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September 19, 1997     The Message
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September 19, 1997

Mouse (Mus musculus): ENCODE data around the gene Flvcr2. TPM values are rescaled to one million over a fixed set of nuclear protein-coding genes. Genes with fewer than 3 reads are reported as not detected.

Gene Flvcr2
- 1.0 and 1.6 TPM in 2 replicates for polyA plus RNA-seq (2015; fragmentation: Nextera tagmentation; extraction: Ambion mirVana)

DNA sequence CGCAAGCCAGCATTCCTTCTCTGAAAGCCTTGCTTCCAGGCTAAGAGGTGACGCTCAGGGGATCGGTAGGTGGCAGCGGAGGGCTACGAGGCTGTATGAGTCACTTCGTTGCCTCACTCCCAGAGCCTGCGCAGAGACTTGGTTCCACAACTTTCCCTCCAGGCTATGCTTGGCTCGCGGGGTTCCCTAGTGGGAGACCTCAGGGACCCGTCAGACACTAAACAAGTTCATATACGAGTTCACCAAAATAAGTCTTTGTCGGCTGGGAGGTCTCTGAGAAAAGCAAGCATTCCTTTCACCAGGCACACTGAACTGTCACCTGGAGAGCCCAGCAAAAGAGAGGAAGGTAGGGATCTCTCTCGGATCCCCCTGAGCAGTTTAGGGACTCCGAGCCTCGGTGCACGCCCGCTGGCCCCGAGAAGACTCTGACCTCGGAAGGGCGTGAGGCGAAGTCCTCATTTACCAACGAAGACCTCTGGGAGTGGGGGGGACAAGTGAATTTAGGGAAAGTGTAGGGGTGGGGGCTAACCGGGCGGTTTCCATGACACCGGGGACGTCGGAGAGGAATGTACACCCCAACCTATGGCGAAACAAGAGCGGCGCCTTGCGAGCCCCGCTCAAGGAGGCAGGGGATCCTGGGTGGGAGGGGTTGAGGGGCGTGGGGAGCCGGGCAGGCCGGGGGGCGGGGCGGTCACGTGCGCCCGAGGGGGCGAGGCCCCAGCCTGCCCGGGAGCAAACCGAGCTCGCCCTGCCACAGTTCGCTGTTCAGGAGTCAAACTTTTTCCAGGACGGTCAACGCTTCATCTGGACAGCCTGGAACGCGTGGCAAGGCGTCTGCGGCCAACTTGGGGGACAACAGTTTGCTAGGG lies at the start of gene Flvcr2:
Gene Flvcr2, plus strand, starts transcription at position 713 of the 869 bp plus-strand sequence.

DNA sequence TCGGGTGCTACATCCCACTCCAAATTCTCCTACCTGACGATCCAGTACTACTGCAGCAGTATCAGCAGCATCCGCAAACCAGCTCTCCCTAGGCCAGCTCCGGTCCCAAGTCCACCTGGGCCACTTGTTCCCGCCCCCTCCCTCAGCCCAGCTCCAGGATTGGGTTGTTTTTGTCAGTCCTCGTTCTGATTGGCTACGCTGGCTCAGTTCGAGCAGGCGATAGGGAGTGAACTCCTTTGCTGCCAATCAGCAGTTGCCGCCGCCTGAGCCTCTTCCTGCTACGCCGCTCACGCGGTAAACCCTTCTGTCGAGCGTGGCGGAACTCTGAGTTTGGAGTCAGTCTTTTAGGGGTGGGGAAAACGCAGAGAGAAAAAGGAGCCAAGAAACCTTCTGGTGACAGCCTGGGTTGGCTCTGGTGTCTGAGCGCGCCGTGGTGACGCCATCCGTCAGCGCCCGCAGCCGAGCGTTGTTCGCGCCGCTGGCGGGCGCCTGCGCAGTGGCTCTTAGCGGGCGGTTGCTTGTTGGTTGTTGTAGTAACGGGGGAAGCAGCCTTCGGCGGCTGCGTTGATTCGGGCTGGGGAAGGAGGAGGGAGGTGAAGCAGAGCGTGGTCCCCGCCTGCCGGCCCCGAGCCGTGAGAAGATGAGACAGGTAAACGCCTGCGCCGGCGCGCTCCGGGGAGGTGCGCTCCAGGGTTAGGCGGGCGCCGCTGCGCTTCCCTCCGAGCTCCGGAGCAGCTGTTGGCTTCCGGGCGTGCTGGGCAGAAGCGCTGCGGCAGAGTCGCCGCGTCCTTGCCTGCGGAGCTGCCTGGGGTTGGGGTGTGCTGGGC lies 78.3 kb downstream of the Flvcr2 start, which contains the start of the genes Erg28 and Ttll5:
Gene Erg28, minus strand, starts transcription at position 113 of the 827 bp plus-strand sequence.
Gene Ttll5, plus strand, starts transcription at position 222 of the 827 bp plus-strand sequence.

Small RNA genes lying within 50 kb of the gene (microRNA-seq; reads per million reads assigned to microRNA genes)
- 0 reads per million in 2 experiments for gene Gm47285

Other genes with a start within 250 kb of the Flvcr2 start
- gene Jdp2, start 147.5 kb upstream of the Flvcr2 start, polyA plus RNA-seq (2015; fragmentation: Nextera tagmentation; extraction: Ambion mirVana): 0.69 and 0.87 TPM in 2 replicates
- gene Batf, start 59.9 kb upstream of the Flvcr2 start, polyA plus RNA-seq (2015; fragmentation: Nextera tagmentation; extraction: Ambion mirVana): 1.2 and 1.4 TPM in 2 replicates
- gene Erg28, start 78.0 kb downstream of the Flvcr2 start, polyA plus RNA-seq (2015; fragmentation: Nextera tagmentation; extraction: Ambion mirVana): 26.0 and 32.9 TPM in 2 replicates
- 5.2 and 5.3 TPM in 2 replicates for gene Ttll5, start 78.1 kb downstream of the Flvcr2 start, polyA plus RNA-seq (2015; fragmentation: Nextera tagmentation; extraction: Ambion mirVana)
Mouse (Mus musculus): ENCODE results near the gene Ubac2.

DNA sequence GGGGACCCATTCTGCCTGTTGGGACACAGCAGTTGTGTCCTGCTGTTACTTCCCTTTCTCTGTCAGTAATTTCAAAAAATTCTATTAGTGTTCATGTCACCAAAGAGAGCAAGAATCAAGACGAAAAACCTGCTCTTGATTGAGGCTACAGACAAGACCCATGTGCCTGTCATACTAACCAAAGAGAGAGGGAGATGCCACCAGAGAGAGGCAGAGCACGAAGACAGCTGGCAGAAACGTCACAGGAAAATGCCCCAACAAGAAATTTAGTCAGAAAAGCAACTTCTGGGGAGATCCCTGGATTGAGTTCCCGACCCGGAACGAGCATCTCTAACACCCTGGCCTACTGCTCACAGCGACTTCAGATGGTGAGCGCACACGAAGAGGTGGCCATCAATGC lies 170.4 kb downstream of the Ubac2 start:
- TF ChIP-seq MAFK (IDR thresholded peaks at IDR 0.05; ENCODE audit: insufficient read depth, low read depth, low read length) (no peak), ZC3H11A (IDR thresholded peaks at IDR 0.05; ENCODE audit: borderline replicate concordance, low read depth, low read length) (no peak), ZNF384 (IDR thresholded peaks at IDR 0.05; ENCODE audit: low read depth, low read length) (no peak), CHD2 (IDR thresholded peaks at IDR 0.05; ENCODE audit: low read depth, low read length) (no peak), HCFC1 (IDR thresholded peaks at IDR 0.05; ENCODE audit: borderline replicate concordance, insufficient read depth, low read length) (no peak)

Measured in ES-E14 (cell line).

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The Message -- for Catholics of Southwestern Indiana September 19, 1997 What happened to the kid in the hail . =T...eex,,.g.,..e. wasoneo, t.o.en.o. ..,.i,,ca., port. of ,.e,es.. wa. the .a.. d on opportunity to use a fire extinguisher to put out a gasoline fire, set up in a safe area for the demonstra- tion. It was the first time as a child or adult that I ever memories I have from my pened when that fire extinguisher landed upside squeezed the handle and watched what happened. grade school days is something that happened to a classmate involving a fire extinguisher. The classmate was disciplined by our teacher for some classroom activity, the exact nature of which I do not recall. That's not the memorable part of the story. The discipline -- or rather what it lead up to was quite memorable. As punishment, or perhaps just to get rid of him for a while, the teacher sent the disruptive student out of the classroom. She told him to stay out until she came back to get him. He sat on the floor in the hallwa near the classroom door, meekly accepting the sentence handed out to him. He didn't notice the fire extinguisher hanging on an easy-release mounting near that classroom door. He didn't notice that he was sitting on the floor directly below it. That is, he didn't notice it until the teacher returned to the hallway and he quite respect- fully stood up the way we were all taught to do, when a teacher entered a room. Then he noticed it, quite painfully, as his rising head struck the bottom of the cannister and lifted it neatly from its mounting. down on the tiled floor of the hallway, near the door to our classroom. Sudsy foam flew everywhere. Those of us inside the classroom could catch only a glimpse or two of the spray, and the dance of pain and sudden surprise that was executed by the teacher and the student. The memory of that incident came back to me recently as I took part in a fire safety lesson at the Catholic Center. Fires -- and fire extinguishers -- are serious matters, but ! couldn't help but smile at the memory of the first fire extinguisher I ever saw that actually did anything more than hang on a wall. The fire inspector who conducted our lesson pointed out a frightening statistic. He said that 85 percent of fires in the home are started by children playing with lighters. He handed out informaiton which noted that children less than five years old are twice as likely to die in a fire as older age groups. When a fire occurs, children frequently run and hide rather than inform- ing an adult or trying to escape. Take the time today to get good advice from a fire safety expert, and make your home as safe as you can. Establish rules and practice them at home. Question church and school officials about fire safety. Support improvements which may be necessary. Find out about the fire protection services where you live. Find out where help would come from, and who would provide it, if you needed it. Find out what assistance for fire victims is avail- able. Consider a ceremony or activity in your parish to honor fire fighters, and others who provide emer- gency services. Take the time to help another person, perhaps a child or an elderly neighbor, to live a life of greater safety. Pray for all who are victims of fires. Comments about this column are welcome at or the Christian Family Movement, P.O. Box 272, Ames, Iowa 50010. Washington Lett00r More than one addiction at issue in tobacco debate By MARK PATYISON Catholic News Service WASHINGTON (CNS) The $368.5 billion deal between the tobacco industry and state attorneys general reached in June is still being tinkered with. The deal, which needs an OK by both the White House and Congress, is liable to be reworked to see how many more restric- tions the tobacco industry can take without the whole deal being reduced to ashes. What is going on, according to Catholic university profes- sors observing the tobacco deal and related issues, is a series of addictions to rival the smoker's addiction to nicotine. The government needs a win. The attorneys general, having already had a win, want more and are cutting individual deals separately with the tobacco industry. But the biggest addic- tion of all belongs to the tobac- co iridustry, said Georgetown 4200 N. Kentucky Ave. Evar4Ue, IN 47711 4160, E-,tansV, IN 47724-0168 Subscription rate: $17.50 per year s0g cow Pr: S.SO Emmd u i= m m h Po oFaom m  N 47701. Pui nu 4aaoo. lm:  PO010n 79  OIf el Pu0aa CoRm 1 C, atx Pm o E University law professor Joseph Page. "All of corporate America is addicted to profits, as are all shareholders. That's what makes the system run," and the tobacco industry is no different, Page told Catholic News Service. Even with a huge price tag of $368.5 billion  a number that could be forced higher with set- flement revisions and is already creeping up with the state set- tlements -- Page said the tobac- co industry figures it's getting by with the least pain. Without a settlement, the industry would have to face more individual liability law- suits m a practice the deal pro- hibits. While Page said the tobacco industry has had a near-spotless record in court "you can't get better than per- fect" m revelations in once- secret documents that cigarette makers manipulated nicotine levels put that winning streak in jeopardy. "Juries would come in with big judgments," he predicted. The industry has to try some- thing else to ward off the specter of huge payoff, and the settle- merit, he added fills that role. The Senate on Sept. 10 voted 95-3 to rescind a portion of this summer's budget agreement that would have returned $50 billion to the industry through a tax credit deducting the amount of revenue that will be raised by a 15-cents-a-pack hike in cigarette taxes. White House advisers are dickering among themselves to see if more straws can be added to the camel's back without breaking it, sensing that the tobacco industry is on the run. An industry spokesman, J. Phil Carlton, has said: "We haven't agreed to change one word in that document" which, semantically speaking, is different than, "We have agreed to not change one word in that document." As part of the deal cigarette companies will face greater restrictions on advertising. Marl- boro Man images will no longer be next to stadium scoreboards, for instance. But that raises other issues. Marquette University adver- tising and public relations department chair Jack Crowley, an ex-smoker for 35 years, believes it's a good thing the cigarette makers are voluntari- ly giving up some of their advertising options. "But it's the precedent I'm concerned about," he said. "As long as the product is legal, it has a right to be advertised," said Crowley, a First Amend- ment supporter. While laws can be narrowly tailored to avoid underage audi- ences from getting seduced by cigarette ads, they are difficult to write. It is one thing to ban cigarette ads from high school newspapers, but another to shelve the Joe Camel character, Crowley said, since studies show both adults and children like the use of cartoon charac- ters in advertising. Georgetown's Page said mak- ing tobacco or nicotine illegal won't happen. In a move sepa- rate from the tobacco settle- ment, the Food and Drug Administration wants to declare cigarettes a "delivery system" for nicotine, just as nicotine patches are a delivery system. "The authority to regulate drugs, especially new drugs, is, rather limited," Page said. With nicotine now being classified as a drug, the FDA would have to say yes or no as to whether to allow its distribution. The FDA "couldn't possibly" say no, so governing distribution is the next best step, he added. If the FDA goes ahead this way, will there be compliance? "It's a question of will," Page replied. "There's obviously going to be a political problem. There's going to be so many i i ways you could get around"'! i! potential regulations. R. Reed Hardy, an associate professor of psychology at St. Norbert College in DePere, Wis., said the recent revelations of the manipulation of nicotine by the tobacco companies c?ts down on the blame that can be laid on; individual smokers for their addiction. "If you're 21 years old, or evert!l 18 years old, you're going own some of the for the consequences," said. That can't be said as of, for example, Africans with nO i knowledge of smoking who I may be introduced to U.S. ciga rette exports, he added. ]i The tobacco industry have conducted research the effects of smoking their products less Hardy said. "But they chose hoard all their profits and it into influencing That makes it hard te as the good guys." Hardy calls himself "a long smoker as an considers himself a alcoholic." Having smoking at age 9, Hardy had a smoke in mid-Au "I'm off more than I'm on," said. The $368.5 billion may seem to some like off But Americans will "know tice has been served." : Unity Day Mass, St. John the Apostle Church, Evans- ville, Sunday, Sept. 21, 11 a.m. Clergy Convocation, Lake Barkley, Ky., Monday, Sept. 22 through Thursday, Sept. 25. Mass, St. James, Haubstadt, with students, parents and faculty, Friday, Sept. 26, 8:20 a.m.